What machine learning can learn from Ruby on Rails
I wrote my first end-to-end functioning web application using Ruby on Rails in a class at MIT (6.170) in 2013. There were things that Rails automatically handled for me that I didn’t even realize were hard to do. Running rails new just set up a completely functioning application. I never had to consider all of the components I would need to string together. Database migrations, routing, run and deploy scripts, tests, handling static assets, and more worked out of the box and the documentation clearly described how to build every part of my application. In fact, I assumed that writing web applications should always be this easy because I had never tried to write one from scratch. I was the beginner benefiting from my own ignorance that DHH talks about in The Rails Doctrine!
But beyond the productivity gains for experts, conventions also lower the barriers of entry for beginners. There are so many conventions in Rails that a beginner doesn’t even need to know about, but can just benefit from in ignorance. It’s possible to create great applications without knowing why everything is the way it is.
That’s not possible if your framework is merely a thick textbook and your new application a blank piece of paper. It takes immense effort to even figure out where and how to start. Half the battle of getting going is finding a thread to pull.
- DHH, The Rails Doctrine
A couple of years later, as a machine learning engineer at Slack, getting machine learning into production felt a lot more like “the framework as a thick textbook” and my application as “a blank piece of paper” that DHH talks about in the Rails Doctrine.
To make things even worse, try googling “how to learn machine learning”. The steps involved start looking like the curriculum required to obtain a PhD in Statistics, Math, and Computer Science.
The problems don’t end once you have successfully trained a model. You still have to figure out how to get your model into production. The code you wrote in your jupyter notebook needs to be translated into code that can be deployed. An entirely new job called “Machine Learning Engineer” was created just to solve this problem.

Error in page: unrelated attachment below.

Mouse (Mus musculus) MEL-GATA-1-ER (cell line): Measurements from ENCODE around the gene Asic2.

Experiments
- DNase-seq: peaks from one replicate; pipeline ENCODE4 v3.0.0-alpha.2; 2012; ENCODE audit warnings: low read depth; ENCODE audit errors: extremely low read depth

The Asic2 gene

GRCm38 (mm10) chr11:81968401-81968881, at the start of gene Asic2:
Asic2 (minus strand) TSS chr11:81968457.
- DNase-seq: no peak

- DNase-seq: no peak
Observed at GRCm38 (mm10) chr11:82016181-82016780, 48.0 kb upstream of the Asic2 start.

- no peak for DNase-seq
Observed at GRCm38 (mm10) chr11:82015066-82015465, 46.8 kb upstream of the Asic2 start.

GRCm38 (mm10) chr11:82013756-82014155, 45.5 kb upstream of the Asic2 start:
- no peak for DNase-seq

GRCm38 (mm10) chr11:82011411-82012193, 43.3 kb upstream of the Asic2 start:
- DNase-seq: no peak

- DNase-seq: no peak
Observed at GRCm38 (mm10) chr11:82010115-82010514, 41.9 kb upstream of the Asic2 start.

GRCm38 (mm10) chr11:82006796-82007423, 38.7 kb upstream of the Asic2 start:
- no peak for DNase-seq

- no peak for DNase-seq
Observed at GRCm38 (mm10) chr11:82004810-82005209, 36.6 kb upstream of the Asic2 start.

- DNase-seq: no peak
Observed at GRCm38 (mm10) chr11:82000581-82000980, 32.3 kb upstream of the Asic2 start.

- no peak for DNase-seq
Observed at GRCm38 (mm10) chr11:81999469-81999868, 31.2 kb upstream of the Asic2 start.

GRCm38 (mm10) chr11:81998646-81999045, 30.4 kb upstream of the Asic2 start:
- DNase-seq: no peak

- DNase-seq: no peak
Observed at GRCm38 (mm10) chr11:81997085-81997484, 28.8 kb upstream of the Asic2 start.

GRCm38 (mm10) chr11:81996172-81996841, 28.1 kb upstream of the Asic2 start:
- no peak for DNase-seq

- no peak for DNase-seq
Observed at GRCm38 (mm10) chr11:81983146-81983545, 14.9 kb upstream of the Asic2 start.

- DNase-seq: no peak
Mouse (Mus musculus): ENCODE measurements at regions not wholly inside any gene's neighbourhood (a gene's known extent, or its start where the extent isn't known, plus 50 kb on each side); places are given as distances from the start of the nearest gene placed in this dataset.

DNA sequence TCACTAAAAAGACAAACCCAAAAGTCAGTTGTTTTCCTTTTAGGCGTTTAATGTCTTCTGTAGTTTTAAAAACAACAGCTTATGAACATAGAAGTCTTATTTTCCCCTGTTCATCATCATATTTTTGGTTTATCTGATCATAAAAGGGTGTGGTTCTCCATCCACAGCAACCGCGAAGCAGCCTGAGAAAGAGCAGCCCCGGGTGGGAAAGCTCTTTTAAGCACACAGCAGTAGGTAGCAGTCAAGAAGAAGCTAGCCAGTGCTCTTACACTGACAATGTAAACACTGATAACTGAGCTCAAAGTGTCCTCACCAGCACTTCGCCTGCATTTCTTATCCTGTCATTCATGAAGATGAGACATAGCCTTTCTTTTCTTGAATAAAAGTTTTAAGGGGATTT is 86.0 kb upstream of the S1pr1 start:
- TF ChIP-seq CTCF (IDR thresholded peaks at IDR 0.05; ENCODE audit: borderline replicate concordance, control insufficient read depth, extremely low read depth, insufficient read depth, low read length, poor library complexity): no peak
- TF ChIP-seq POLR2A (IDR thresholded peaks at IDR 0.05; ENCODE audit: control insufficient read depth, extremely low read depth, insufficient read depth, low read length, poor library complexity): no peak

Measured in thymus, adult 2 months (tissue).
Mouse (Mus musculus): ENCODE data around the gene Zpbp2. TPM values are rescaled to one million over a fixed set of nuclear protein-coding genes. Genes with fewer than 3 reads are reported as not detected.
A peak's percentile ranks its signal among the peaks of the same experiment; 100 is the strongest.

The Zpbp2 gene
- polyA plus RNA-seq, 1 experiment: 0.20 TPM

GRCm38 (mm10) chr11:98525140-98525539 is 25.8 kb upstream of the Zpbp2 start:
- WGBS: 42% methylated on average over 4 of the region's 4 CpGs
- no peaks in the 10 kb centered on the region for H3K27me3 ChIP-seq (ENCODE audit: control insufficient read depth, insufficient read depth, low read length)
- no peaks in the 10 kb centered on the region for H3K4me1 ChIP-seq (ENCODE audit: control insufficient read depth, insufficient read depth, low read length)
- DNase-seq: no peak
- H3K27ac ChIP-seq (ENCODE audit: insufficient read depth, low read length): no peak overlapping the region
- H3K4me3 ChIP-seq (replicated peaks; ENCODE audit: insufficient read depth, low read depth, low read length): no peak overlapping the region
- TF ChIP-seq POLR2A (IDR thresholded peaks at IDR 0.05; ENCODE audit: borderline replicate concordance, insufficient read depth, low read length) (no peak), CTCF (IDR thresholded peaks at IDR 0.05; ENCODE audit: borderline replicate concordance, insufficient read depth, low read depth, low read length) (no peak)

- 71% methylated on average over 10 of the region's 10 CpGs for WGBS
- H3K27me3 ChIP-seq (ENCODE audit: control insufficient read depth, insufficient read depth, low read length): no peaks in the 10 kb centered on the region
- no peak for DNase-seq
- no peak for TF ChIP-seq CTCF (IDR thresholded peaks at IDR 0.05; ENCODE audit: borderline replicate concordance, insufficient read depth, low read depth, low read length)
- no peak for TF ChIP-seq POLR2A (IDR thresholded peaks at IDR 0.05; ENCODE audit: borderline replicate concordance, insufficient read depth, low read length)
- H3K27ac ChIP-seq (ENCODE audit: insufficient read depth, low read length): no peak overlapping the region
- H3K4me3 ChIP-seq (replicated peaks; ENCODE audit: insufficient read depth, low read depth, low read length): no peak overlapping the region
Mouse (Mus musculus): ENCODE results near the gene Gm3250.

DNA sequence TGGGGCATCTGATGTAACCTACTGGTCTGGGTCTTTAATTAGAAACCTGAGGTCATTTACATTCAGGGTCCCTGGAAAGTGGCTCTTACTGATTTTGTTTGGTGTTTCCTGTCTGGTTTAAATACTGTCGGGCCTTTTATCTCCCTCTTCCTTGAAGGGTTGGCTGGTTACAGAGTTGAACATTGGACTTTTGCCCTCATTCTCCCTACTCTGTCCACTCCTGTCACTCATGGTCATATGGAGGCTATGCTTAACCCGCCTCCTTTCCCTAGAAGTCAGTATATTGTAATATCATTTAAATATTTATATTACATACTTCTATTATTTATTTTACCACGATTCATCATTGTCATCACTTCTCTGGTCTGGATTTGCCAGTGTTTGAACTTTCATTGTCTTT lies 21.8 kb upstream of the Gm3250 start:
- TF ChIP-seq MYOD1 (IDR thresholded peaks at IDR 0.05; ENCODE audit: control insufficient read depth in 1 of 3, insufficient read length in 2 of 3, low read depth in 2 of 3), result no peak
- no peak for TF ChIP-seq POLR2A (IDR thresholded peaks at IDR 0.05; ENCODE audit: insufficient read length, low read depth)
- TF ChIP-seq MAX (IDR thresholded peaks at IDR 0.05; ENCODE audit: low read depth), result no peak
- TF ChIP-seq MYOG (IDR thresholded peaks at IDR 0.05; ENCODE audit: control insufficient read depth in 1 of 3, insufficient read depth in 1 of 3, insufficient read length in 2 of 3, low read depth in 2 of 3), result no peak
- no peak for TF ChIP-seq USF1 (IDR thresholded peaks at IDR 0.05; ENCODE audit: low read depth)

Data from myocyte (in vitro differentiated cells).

In the Rails Doctrine, there is a section on “Value Integrated Systems”. DHH says that Rails is “A whole system that addresses an entire problem.”
That’s a very broad scope, as we’ve discussed, but no broader than to be realistic to understand for a single person. Rails specifically seeks to equip generalist individuals to make these full systems. Its purpose is not to segregate specialists into small niches and then require whole teams of such in order to build anything of enduring value.
- DHH, The Rails Doctrine
One sentence in that section really stuck out to me: “Its [Rails’] purpose is not to segregate specialists into small niches and then require whole teams of such in order to build anything of enduring value”. Today, this is exactly what companies are doing to get machine learning into production. They are required to assemble a team of specialists including Data Scientists, Machine Learning Engineers, Backend Engineers and Ops teams.
ModelFox makes it easy to train, deploy, and monitor machine learning models.
- Run modelfox train to train a model from a CSV file on the command line.
- Run modelfox app to start a web application where you can learn more about your models and monitor them in production.
You can check out the ModelFox Ruby Gem. We built it using Ruby FFI and the source is available on our GitHub repo.
ModelFox is a new project and there is a lot of work ahead. We’d love to get your feedback. Check out the project on GitHub, and let us know what you think! If you like what we are working on, give us a star!